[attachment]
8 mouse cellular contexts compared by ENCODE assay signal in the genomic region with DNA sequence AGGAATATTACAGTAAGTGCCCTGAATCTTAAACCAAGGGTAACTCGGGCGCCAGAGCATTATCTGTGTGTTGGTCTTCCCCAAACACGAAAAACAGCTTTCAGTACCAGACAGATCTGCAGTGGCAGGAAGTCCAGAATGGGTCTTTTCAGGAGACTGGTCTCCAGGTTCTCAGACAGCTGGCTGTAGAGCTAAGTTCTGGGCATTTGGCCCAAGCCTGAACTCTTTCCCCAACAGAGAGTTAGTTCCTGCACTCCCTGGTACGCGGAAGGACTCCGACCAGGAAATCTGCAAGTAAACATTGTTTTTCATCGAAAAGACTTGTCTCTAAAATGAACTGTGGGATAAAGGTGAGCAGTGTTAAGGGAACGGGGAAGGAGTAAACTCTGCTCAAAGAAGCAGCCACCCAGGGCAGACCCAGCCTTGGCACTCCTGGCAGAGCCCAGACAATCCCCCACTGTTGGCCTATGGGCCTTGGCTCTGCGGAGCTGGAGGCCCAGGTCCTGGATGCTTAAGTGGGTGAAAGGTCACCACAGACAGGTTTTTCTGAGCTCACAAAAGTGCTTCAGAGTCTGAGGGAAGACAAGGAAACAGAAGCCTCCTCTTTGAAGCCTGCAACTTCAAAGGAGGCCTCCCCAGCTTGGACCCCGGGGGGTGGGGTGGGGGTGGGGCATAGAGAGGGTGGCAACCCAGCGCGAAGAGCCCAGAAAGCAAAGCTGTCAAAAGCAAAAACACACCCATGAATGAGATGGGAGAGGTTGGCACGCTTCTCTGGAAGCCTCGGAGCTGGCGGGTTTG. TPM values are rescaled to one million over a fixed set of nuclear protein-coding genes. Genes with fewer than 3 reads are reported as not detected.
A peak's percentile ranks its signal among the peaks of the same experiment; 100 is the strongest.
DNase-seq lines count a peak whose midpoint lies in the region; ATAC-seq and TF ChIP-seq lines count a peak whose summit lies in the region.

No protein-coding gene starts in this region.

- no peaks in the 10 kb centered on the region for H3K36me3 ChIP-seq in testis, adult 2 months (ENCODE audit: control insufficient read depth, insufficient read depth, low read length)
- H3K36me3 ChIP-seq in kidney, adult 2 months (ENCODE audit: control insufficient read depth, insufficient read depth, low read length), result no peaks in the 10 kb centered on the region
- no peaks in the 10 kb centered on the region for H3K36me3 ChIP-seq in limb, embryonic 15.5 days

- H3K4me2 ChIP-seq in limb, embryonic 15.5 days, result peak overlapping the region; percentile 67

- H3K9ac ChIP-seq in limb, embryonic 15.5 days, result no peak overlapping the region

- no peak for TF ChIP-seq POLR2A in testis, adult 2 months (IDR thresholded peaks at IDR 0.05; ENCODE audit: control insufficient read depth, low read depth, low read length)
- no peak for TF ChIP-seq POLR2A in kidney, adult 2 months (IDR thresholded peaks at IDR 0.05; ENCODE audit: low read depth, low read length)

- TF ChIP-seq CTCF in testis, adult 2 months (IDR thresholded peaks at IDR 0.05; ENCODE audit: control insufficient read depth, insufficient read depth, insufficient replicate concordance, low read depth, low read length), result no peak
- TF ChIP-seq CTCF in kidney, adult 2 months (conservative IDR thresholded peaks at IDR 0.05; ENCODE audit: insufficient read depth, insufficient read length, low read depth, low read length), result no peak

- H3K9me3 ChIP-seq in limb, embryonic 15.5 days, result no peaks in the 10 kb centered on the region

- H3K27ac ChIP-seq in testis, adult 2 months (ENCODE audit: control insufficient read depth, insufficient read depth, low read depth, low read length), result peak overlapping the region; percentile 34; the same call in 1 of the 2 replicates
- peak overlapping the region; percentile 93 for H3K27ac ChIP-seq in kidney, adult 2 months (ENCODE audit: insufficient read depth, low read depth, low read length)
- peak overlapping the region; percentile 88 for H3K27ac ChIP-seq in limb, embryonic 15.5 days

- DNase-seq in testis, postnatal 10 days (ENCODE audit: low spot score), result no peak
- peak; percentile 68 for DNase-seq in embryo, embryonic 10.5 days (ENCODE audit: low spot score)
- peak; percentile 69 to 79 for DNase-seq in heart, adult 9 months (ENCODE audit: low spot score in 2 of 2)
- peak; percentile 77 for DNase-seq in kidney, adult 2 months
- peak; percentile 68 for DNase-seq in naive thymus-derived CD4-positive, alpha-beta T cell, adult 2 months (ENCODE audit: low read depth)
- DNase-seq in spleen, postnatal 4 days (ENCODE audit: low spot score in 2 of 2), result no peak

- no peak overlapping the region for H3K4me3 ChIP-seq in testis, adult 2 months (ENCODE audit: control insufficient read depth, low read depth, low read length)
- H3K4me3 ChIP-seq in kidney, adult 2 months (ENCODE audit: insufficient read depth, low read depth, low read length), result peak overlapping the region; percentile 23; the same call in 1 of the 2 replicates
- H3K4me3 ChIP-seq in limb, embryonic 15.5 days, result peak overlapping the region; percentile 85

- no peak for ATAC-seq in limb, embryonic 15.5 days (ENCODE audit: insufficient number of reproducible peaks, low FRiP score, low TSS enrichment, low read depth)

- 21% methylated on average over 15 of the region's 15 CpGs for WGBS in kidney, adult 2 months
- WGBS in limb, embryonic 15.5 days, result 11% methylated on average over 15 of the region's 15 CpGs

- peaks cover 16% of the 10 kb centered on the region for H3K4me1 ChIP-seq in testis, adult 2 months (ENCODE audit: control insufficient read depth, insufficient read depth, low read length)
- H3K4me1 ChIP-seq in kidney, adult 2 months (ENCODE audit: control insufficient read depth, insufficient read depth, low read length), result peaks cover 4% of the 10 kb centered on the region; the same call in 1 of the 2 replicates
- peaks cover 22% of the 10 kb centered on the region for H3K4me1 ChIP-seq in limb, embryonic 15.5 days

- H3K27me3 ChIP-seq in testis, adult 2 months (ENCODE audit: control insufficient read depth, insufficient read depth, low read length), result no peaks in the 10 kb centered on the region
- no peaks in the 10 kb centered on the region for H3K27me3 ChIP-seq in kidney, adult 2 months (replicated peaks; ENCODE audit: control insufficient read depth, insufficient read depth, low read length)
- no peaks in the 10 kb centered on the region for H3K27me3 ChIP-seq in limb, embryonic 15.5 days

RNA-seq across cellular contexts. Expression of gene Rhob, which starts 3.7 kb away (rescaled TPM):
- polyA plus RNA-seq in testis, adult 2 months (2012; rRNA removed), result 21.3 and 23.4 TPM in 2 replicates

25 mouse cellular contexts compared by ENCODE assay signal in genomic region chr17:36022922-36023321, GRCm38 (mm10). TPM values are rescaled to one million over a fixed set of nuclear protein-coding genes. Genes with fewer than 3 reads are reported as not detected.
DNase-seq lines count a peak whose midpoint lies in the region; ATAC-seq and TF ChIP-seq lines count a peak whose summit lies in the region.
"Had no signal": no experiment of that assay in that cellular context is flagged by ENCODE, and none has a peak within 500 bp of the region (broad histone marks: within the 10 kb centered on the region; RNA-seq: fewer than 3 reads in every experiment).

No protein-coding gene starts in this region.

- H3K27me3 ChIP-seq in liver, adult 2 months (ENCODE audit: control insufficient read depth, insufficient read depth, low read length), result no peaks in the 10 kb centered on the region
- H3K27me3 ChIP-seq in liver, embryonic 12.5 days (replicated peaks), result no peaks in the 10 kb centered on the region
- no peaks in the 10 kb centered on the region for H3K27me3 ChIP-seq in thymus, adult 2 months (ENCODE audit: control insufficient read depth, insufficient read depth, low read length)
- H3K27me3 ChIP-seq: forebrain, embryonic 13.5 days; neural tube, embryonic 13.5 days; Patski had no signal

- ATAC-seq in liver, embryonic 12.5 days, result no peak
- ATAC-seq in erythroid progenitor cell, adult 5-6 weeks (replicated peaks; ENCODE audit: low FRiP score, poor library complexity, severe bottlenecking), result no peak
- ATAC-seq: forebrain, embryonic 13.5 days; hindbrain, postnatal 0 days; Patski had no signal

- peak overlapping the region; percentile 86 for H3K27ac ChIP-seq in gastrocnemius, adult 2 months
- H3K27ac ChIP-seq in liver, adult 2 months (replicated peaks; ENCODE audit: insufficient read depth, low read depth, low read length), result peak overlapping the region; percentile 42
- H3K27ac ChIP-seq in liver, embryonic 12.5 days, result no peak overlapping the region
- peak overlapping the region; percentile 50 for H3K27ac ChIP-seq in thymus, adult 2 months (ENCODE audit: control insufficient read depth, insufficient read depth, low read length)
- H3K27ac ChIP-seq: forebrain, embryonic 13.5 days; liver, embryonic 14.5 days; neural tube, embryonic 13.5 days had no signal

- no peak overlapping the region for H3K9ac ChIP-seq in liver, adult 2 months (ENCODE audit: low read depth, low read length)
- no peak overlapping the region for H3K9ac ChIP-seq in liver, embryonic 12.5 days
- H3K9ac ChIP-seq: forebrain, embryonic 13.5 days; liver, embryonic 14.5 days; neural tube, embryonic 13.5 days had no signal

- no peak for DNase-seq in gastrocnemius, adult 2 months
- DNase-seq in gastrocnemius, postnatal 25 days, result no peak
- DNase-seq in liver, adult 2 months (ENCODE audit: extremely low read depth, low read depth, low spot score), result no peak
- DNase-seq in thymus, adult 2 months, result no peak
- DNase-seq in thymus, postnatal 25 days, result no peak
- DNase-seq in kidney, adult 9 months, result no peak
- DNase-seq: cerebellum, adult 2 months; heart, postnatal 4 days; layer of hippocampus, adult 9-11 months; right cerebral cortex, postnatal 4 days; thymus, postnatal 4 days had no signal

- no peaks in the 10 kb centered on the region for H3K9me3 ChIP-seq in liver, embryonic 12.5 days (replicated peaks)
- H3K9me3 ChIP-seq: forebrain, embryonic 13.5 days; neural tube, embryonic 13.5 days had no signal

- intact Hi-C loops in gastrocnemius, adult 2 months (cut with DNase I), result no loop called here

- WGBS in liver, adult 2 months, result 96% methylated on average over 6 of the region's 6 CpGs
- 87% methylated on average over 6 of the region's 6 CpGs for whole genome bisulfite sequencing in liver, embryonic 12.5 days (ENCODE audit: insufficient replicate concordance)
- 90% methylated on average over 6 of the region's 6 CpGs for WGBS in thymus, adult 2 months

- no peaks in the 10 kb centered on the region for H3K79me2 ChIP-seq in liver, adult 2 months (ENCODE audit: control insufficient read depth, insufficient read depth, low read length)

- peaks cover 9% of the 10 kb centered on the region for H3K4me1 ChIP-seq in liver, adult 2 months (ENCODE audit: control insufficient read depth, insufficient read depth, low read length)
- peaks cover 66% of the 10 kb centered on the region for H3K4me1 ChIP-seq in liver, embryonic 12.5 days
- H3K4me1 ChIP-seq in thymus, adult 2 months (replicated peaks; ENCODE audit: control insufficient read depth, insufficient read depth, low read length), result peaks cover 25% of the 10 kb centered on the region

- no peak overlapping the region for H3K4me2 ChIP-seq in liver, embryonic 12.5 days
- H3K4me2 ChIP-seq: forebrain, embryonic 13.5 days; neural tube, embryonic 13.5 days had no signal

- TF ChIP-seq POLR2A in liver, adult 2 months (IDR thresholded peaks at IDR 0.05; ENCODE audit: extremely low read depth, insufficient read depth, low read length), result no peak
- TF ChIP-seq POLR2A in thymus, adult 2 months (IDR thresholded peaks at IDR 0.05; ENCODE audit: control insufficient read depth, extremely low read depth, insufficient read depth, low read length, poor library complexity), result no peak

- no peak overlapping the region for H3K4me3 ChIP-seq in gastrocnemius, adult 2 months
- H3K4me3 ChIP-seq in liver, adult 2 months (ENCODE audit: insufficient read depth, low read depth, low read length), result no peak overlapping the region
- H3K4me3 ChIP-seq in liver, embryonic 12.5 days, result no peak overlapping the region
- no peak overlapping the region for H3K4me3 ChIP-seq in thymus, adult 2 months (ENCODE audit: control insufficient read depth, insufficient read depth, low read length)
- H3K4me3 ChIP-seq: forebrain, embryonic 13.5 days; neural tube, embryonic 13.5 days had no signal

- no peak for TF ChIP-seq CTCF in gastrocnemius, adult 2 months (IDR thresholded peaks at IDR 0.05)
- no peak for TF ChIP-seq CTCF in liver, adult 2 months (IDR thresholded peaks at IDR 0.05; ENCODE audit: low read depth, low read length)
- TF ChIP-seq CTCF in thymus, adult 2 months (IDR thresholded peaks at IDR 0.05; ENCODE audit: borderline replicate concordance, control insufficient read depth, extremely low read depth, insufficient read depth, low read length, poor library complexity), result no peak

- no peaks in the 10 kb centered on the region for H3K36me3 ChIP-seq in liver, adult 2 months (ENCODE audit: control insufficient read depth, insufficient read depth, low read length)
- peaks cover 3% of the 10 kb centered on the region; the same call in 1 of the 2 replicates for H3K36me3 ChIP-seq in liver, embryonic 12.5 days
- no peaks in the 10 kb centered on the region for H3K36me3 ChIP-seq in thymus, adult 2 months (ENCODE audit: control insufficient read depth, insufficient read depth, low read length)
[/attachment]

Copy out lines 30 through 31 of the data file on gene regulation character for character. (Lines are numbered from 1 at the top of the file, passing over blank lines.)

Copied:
- peaks cover 16% of the 10 kb centered on the region for H3K4me1 ChIP-seq in testis, adult 2 months (ENCODE audit: control insufficient read depth, insufficient read depth, low read length)
- H3K4me1 ChIP-seq in kidney, adult 2 months (ENCODE audit: control insufficient read depth, insufficient read depth, low read length), result peaks cover 4% of the 10 kb centered on the region; the same call in 1 of the 2 replicates